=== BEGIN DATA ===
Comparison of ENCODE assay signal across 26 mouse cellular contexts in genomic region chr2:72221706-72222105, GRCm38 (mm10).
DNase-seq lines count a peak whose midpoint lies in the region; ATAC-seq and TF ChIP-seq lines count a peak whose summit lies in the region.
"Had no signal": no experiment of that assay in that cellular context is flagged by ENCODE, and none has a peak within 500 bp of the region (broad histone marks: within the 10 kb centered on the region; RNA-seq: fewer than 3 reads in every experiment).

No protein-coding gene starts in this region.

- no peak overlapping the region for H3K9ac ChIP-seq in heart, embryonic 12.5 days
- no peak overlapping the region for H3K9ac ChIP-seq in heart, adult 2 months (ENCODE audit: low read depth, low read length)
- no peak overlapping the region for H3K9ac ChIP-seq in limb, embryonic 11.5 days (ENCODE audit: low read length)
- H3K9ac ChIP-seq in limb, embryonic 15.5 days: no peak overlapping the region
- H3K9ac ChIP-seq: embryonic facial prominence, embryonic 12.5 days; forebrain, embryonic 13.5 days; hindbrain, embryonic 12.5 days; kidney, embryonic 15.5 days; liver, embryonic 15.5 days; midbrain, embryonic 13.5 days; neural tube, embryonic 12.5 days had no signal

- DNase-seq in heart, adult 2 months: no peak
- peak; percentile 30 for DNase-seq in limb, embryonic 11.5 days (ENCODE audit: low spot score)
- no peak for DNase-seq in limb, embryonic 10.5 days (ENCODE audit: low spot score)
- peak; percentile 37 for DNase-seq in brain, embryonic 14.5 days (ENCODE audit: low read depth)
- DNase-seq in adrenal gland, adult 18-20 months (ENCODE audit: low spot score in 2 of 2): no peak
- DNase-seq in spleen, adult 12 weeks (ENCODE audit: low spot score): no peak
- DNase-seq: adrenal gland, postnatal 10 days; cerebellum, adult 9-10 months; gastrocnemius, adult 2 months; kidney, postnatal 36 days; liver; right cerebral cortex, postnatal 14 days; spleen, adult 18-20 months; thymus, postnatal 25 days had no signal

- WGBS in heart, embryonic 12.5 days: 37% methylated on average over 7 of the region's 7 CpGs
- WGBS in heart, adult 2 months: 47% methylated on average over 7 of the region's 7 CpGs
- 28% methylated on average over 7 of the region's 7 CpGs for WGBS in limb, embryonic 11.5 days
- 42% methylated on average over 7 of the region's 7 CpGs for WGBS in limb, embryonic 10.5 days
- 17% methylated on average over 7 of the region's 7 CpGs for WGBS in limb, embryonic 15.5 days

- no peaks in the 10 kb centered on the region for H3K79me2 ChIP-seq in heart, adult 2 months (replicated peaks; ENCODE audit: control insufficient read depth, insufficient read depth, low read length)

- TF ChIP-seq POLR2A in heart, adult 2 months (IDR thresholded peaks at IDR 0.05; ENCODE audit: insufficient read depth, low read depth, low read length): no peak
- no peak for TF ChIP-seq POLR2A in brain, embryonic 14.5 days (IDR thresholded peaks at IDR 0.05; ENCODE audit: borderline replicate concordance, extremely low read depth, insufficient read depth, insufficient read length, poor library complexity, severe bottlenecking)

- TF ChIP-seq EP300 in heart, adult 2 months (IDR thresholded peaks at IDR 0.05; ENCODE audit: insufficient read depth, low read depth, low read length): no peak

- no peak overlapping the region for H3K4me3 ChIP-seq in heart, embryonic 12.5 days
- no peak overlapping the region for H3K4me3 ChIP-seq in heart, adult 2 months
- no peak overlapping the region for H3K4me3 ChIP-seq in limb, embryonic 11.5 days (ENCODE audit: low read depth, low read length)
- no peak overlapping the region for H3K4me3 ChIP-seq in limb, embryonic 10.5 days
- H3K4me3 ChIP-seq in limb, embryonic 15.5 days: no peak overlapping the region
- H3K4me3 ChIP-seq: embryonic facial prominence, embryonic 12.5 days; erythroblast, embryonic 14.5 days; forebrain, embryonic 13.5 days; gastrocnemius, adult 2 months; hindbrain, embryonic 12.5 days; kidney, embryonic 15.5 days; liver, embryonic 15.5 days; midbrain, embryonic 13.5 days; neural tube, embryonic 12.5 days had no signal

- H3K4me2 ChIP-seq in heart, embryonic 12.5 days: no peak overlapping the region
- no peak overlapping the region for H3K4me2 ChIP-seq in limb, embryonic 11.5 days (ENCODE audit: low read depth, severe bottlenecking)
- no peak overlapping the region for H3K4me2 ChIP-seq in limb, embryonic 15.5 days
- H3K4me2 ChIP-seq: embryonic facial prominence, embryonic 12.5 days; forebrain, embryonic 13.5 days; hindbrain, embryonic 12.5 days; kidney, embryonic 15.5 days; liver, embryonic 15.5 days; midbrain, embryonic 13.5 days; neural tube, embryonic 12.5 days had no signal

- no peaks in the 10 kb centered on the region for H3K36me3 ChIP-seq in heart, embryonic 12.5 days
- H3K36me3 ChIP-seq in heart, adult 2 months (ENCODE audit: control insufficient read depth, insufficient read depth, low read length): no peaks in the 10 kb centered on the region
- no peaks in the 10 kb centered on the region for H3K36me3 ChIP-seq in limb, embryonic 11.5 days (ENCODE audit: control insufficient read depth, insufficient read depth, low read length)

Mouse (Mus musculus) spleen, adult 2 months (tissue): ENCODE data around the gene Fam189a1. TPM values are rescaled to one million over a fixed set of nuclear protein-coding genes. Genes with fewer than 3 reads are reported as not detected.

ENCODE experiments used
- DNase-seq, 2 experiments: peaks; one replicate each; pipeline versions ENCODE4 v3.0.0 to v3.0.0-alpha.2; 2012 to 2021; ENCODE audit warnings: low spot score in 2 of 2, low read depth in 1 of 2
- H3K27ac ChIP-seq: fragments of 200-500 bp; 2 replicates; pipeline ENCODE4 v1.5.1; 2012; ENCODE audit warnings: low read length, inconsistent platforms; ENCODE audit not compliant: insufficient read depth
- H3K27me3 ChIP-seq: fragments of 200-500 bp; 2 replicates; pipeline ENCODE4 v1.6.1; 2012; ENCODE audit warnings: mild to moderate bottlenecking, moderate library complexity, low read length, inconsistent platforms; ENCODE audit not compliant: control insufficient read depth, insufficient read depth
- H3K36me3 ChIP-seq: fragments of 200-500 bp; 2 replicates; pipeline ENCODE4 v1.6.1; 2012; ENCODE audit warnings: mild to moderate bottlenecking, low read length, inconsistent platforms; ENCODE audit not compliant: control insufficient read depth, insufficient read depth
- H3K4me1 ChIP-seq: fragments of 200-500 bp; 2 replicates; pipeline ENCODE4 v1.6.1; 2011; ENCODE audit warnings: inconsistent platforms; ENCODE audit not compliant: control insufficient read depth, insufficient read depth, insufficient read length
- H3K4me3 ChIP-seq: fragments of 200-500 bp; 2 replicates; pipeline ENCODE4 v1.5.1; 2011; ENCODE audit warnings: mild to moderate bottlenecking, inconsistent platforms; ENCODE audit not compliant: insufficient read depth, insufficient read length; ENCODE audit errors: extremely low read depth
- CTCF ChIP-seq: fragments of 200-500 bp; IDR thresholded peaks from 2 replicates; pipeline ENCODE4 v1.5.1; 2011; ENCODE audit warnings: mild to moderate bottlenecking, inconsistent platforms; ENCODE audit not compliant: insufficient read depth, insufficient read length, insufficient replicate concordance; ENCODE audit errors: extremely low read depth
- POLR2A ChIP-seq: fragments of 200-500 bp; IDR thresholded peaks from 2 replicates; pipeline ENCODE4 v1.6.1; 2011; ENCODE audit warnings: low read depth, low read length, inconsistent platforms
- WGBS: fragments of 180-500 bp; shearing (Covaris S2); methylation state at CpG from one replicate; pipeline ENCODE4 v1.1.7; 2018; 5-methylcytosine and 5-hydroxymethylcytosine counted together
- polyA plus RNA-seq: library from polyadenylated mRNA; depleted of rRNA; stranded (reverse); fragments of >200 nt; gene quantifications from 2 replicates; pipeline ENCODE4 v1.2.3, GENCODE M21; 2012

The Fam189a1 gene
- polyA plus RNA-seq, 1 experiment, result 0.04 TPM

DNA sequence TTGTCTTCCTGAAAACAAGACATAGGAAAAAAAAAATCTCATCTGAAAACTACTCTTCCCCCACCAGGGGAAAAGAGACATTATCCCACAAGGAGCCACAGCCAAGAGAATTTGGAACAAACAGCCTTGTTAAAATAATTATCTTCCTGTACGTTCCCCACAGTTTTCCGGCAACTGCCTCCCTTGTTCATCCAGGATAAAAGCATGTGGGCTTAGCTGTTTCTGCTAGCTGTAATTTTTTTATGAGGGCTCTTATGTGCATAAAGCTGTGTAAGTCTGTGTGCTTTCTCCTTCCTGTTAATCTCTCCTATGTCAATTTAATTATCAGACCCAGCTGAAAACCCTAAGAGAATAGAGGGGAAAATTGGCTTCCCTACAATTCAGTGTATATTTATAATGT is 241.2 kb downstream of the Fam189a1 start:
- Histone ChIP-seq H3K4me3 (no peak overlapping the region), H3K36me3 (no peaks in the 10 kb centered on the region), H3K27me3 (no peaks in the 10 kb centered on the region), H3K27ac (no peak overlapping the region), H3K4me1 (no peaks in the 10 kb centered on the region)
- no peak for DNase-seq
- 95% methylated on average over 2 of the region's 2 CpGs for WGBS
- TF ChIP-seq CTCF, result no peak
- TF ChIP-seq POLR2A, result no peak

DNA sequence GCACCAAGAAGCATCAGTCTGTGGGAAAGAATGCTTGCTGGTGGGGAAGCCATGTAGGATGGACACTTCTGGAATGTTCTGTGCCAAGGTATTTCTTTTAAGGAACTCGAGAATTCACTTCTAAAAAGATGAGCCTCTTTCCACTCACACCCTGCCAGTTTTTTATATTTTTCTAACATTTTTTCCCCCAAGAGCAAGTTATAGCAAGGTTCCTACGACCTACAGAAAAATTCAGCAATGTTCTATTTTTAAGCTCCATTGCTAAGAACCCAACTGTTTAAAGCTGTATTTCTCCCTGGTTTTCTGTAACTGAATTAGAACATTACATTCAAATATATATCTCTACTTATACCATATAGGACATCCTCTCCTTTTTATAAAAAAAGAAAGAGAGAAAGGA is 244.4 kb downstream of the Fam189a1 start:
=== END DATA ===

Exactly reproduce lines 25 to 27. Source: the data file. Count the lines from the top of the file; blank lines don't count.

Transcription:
- TF ChIP-seq EP300 in heart, adult 2 months (IDR thresholded peaks at IDR 0.05; ENCODE audit: insufficient read depth, low read depth, low read length): no peak

- no peak overlapping the region for H3K4me3 ChIP-seq in heart, embryonic 12.5 days
- no peak overlapping the region for H3K4me3 ChIP-seq in heart, adult 2 months